Stephen Fowlkes worked at Norfolk Southern's Lambert's Point car repair shop between 1979 and 1990 often servicing and changing out asbestos-containing brake shoes at the shop. In 1988, Norfolk Southern hired abatement contractors to remove asbestos from the car shop. Once Fowlkes became critically ill and was in hospice care in 2017, he suspected asbestos caused his lung disease. After his death, Fowlkes' daughter obtained an autopsy that revealed asbestos was in fact in his lung tissue. Fowlkes' daughter contacted Randy Appleton, one of the firm partners, who accepted the case after reviewing the autopsy.
Norfolk Southern claimed Fowlkes never suffered asbestosis and must have developed pulmonary fibrosis from an unknown cause, or that his long-term cigarette smoking caused his lung disease. Our law firm believed there was sufficient evidence to prove a causal link between Fowlkes' exposure to asbestos and the development of his lung disease.
The autopsy of Fowlkes was conducted in 2017, which was approximately 27 years after his last day of employment with Norfolk Southern. The challenge for our attorneys was to build a case of proof that his death was caused by asbestosis and not other factors. To do so, we located a number of co-workers who worked at the Norfolk, Virginia Lamberts Point car repair shop with Fowlkes.
Unfortunately, the Virginia Beach medical examiner pathologist who conducted the autopsy in 2017 passed away about one week after providing our office his autopsy report. We had to make arrangements to get the slides from the autopsy in the hands of another pathologist to review the results microscopically. The second pathologist also found evidence of asbestos in the lung tissue. Then, we had an occupational medical specialist also review the case. He provided the opinion that his lung disease was caused by asbestos exposure presumably at his Norfolk Southern workplace and that the asbestosis lung condition contributed to cause Fowlkes' death. Both the pathologist and the occupational medical doctor believe that Fowlkes' asbestosis was not only caused by his railroad work exposures, but contributed to cause his death.
In these types of cases, it is helpful to also obtain a review by an industrial hygienist. This is someone considered to be an industrial safety specialist who can review all of the available information from the railroad workplace, interview co-workers and offer opinions on whether appropriate industrial safety measures were implemented during the timeframe in question when Fowlkes worked at the Norfolk Southern car repair shop. In this case, the industrial hygienist found that the railroad failed to provide a safe place to work at the Norfolk car repair shop at Lambert’s Point.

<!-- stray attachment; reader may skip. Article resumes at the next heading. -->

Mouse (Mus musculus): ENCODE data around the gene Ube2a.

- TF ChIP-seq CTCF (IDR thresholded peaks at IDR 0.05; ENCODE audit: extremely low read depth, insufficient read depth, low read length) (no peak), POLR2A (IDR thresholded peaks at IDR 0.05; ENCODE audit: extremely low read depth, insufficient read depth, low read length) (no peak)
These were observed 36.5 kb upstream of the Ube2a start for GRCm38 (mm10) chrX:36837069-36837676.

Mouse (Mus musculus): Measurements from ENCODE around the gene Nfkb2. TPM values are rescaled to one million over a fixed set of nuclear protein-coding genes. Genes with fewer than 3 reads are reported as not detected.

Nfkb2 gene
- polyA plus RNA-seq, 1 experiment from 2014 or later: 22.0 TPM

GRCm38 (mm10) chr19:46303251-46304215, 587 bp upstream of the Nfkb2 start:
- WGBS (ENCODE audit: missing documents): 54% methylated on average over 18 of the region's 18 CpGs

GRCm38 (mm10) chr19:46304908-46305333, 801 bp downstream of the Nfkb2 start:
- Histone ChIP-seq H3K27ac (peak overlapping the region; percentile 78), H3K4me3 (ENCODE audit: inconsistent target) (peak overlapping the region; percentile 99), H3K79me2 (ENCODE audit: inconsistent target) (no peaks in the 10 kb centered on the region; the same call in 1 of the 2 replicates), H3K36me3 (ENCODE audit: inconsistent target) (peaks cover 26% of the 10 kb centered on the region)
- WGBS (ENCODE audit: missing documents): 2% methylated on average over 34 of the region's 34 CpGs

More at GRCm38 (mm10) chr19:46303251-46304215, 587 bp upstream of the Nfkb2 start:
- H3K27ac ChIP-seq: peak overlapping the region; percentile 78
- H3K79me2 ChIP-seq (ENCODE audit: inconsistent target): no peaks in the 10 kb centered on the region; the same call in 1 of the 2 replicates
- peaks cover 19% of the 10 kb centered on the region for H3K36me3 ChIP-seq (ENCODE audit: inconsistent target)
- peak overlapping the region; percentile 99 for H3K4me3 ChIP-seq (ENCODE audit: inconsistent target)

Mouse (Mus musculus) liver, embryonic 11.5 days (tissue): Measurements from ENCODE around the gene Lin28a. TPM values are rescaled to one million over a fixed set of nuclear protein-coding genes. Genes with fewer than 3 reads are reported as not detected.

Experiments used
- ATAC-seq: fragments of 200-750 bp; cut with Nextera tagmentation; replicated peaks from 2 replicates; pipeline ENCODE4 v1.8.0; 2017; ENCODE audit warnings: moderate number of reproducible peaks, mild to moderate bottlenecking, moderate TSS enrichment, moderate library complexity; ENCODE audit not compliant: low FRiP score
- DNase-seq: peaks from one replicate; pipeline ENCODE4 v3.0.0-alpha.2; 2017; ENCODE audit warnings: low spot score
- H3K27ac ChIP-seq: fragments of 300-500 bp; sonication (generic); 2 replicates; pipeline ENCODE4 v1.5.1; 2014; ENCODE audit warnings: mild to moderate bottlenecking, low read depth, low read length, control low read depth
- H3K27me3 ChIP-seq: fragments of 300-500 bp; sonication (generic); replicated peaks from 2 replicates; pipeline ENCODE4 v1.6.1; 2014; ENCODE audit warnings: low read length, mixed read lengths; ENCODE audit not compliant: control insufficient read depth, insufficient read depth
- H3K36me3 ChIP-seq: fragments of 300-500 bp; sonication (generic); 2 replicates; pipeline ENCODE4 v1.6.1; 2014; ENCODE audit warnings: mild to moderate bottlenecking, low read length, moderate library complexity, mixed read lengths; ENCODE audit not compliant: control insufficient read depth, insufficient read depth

Last, we also located friends and neighbors who could verify the slow decline of our client who experienced shortness of breath and chest pain going back for 15 years before his untimely death at age 67.
Another major issue was our client’s considerable smoking history. He had a 1-to-2 pack per day smoking history for 30 to 40 years before he quit smoking entirely in 2013. We offered medical evidence that proves that asbestosis lung disease is never caused directly by smoking.
The railroad argued that there was little to no risk of developing asbestosis from the railroad brake shoe dust, but our attorneys offered substantial evidence that hundreds of thousands of invisible asbestos fibers can become airborne during brake servicing when up to 100 asbestos containing brake shoes were handled in a single day by railroad car men. Railroad brake shoes were manufactured with asbestos for about 20 years and the lifespan of asbestos brake shoes on railcars extended many years after the manufacturing was discontinued. On top of that, there was asbestos pipe insulation throughout the car shop and it was in the friable, meaning deteriorating, condition that could cause individual asbestos fibers to get into the air.
$5 million verdict, with 80 percent contributory fault assessed by the jury. After reviewing the evidence, the jury determined that our client’s cigarette smoking was an 80 percent contributory factor to his death. This meant the $5 million verdict was reduced to a net $1 million verdict.
Law Firm Attorneys
Randall E Appleton and Richard N. Shapiro
Becky W., Paula M., paralegals